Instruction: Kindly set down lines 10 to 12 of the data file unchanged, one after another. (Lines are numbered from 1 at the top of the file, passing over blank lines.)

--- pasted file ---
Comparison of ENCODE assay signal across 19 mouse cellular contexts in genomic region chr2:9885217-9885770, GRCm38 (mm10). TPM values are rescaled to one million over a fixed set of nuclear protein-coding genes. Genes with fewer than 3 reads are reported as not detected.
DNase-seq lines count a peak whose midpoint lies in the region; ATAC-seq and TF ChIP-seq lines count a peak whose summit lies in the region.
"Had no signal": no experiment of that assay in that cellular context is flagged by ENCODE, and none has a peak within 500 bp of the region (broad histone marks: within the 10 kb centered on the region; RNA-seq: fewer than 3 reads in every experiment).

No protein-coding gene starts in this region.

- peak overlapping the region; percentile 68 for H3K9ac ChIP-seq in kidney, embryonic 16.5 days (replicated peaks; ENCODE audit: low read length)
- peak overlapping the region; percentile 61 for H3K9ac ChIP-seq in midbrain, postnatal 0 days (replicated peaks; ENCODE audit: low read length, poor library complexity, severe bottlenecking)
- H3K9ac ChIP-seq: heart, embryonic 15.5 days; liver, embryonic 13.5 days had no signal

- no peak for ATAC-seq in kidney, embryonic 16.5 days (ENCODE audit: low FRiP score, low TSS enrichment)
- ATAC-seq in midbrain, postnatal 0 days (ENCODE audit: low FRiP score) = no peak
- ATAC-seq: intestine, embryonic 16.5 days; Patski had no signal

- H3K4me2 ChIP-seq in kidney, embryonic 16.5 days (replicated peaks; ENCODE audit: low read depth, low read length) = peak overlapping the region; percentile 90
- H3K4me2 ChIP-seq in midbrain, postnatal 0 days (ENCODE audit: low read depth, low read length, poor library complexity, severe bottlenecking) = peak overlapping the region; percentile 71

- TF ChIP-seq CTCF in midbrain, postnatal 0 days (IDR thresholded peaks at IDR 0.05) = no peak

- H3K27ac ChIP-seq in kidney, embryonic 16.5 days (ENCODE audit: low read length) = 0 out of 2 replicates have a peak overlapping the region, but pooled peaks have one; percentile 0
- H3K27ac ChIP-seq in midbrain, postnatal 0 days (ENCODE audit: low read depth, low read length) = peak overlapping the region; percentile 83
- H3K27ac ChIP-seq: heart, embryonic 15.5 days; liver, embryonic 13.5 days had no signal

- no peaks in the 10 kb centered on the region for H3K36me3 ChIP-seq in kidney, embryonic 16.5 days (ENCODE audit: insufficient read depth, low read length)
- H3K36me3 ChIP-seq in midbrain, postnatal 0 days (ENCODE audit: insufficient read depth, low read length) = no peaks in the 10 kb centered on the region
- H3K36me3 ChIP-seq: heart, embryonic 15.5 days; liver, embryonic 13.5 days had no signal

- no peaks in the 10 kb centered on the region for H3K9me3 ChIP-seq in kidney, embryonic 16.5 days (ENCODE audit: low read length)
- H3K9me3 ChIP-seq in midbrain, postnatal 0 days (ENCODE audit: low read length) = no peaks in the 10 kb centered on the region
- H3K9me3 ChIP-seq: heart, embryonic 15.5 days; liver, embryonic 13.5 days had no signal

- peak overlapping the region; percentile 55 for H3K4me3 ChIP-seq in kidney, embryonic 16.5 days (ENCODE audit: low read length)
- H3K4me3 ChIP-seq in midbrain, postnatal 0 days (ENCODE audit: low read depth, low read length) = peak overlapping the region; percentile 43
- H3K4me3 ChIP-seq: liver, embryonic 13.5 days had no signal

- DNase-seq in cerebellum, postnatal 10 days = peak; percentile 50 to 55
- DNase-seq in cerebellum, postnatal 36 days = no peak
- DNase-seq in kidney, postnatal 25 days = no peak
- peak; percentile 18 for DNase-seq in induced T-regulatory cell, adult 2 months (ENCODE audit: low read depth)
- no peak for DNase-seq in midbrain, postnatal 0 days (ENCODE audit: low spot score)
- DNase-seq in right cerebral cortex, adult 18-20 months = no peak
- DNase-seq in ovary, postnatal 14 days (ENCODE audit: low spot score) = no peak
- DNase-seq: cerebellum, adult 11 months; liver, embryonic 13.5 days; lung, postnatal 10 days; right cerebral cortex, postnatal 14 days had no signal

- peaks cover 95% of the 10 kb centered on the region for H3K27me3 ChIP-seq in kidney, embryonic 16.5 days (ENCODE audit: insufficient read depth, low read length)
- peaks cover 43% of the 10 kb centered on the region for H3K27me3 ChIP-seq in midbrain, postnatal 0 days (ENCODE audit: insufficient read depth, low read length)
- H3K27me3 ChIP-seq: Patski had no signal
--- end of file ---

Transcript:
- ATAC-seq: intestine, embryonic 16.5 days; Patski had no signal

- H3K4me2 ChIP-seq in kidney, embryonic 16.5 days (replicated peaks; ENCODE audit: low read depth, low read length) = peak overlapping the region; percentile 90
- H3K4me2 ChIP-seq in midbrain, postnatal 0 days (ENCODE audit: low read depth, low read length, poor library complexity, severe bottlenecking) = peak overlapping the region; percentile 71